A video essay about Canadian pride during the last winter Olympics held in Canada has resurfaced on Facebook so I watched it and got goosebumps again and was instantly filled with patriotism. That patriotism lingered in my system for awhile and narrowed itself down a bit more from Canadian patriotism to Newfoundland patriotism.
Not many people know where Newfoundland is. Even some Canadians I have met know very little of the most eastern province in Canada. We are closest to the UK. We have our own time zone. We get New Years before everyone else in Canada. Aside from the fact that we seem to have lots of shitty doctors, I love our quaint island that is rich with culture (mostly Irish) and art. Fun fact: there’s a town in Newfoundland called Dildo. Another fun fact: there’s a town in Newfoundland called Come by Chance. Seriously. So many jokes can be had if you live in Newfoundland.
The city I live in is called St. John’s. It is the oldest city in North America. Wikipedia tells me that the city’s nickname is “The City of Legends.” This is news to me, but I can see it being true. There are approximately 200,000 “townies” living in St. John’s. It is small as far as cities are concerned, but a sprawling metropolis if you take into consideration the rest of the island.
St. John’s has a lot to offer it’s residents. We have: a movie theatre, at least 3 bowling alleys, approximately 750 pubs, a strip club with a sign that tells me there is world class entertainment 7 days a week, about 10 McDonalds, a church crypt where you can have tea and desserts, 1.5 shopping malls, countless hiking trails, coffee, hotels, places to work on your fitness, museums, Menchies, a couple bookstores, an outdoor skating rink in a park. Someone told me there is a laser tag place. I haven’t found it yet but just the thought of it is pretty exciting. Also if you visit us there’s a 90% chance you will accidentally become an extra on the show Republic of Doyle. We basically have everything NYC has to offer with less smog. Seriously, our cup runneth over.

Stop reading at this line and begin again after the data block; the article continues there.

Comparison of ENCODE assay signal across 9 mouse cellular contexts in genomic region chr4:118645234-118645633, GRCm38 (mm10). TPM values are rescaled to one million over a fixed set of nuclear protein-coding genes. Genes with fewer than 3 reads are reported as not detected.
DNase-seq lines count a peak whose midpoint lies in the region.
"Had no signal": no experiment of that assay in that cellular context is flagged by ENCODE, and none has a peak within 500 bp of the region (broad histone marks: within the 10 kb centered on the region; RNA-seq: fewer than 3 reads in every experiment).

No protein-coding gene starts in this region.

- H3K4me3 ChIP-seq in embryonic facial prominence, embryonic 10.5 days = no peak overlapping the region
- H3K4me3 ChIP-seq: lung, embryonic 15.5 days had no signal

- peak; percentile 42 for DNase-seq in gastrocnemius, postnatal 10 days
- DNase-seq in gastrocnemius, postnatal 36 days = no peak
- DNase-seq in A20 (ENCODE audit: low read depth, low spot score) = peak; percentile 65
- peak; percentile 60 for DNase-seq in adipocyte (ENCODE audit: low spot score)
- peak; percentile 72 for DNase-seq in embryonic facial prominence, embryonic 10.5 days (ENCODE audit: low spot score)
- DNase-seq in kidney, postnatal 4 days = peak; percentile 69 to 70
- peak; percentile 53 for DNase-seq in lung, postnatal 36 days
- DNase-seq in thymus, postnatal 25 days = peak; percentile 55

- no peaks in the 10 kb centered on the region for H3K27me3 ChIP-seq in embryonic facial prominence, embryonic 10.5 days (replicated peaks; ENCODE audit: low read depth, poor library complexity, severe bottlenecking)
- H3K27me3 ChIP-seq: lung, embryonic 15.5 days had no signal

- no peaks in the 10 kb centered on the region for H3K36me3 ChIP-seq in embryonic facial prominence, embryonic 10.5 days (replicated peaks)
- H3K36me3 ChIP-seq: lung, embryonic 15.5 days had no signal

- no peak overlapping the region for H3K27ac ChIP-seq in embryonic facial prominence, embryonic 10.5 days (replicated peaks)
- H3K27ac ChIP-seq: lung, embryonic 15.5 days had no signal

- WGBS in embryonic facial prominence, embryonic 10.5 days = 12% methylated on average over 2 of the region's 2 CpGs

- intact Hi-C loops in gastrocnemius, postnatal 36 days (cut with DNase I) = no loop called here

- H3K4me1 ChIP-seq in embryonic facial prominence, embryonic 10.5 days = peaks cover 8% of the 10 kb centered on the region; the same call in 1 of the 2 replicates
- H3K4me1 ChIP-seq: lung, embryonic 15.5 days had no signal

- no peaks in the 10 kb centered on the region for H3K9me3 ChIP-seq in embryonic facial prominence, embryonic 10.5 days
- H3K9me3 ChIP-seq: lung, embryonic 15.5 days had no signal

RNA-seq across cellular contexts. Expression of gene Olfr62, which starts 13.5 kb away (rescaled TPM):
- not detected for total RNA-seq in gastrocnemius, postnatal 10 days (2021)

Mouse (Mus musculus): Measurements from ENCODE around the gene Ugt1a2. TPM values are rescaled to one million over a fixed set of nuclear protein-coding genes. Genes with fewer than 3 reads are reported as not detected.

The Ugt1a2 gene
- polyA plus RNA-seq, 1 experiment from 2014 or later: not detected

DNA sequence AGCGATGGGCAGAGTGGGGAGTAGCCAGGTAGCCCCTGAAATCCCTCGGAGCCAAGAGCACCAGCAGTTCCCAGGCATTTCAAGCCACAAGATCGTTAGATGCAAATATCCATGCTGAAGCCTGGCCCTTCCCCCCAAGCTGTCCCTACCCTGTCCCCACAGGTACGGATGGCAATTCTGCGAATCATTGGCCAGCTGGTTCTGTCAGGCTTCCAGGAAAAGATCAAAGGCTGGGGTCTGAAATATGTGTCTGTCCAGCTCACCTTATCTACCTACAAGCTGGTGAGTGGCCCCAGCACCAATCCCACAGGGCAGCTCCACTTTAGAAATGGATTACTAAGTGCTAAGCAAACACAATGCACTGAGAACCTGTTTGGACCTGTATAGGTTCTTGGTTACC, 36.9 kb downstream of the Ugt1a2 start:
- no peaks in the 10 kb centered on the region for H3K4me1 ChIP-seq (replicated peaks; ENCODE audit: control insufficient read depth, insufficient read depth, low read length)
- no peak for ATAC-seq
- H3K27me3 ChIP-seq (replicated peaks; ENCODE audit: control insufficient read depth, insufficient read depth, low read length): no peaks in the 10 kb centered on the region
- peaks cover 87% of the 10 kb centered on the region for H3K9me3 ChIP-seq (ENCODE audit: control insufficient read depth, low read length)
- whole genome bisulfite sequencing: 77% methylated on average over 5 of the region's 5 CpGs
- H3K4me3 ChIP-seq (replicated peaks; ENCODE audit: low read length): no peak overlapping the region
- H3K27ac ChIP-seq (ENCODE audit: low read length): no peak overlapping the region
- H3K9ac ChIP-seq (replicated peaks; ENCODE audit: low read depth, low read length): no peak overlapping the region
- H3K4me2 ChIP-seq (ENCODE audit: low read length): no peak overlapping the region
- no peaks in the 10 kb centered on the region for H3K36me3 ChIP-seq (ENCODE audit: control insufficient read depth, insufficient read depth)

I live in the downtown core of St. John’s. I moved downtown because I realized I am always happy when I’m there. The coffee shops, boutiques and pubs make me feel all warm and tingly on the inside and I thought I owed it to myself to feel that way as often as possible. Downtown St. John’s is full of what we call “jelly bean” houses. We are a very colourful city.
photograph by Brian Carey - http://www.briancareyphotography.com/
See! Super colourful and cheery. You would feel all warm and tingly on the inside too! Admit it, you’re jealous.
There are lots of cute little streets downtown that you could totally miss if you aren’t paying close attention and those streets are full of colourful old homes and little benches to sit with your friends and have a chat.
Sitting with Kate having a chat on an side street downtown. She doesn’t look very impressed with me. Lovers spat I suppose.
Celebrities seem to enjoy visiting St. John’s because there is no such thing as paparazzi here. If we see Meg Ryan or Russell Crowe walking down the street the most we will do is say “Hi Meg Ryan” or “Hi Russell Crowe” and then text our friends so they can be a little bit jealous. I’m not sure if everyone else reacts to celebrities with such apathy for the same reason I do, but for me it just comes down to laziness. One night a friend text me that Russell Crowe was singing in a bar not far from my house and I text back that I was excited for him but I was already wearing my pajamas and there is no going back from that. I think the real reason celebrities like it here is because people are mostly nice around here and leave other people alone. Of course that’s not everyone. We have our fair share of douchebags too. But we won’t focus on the douchebags today. Instead we will look at more pretty pictures.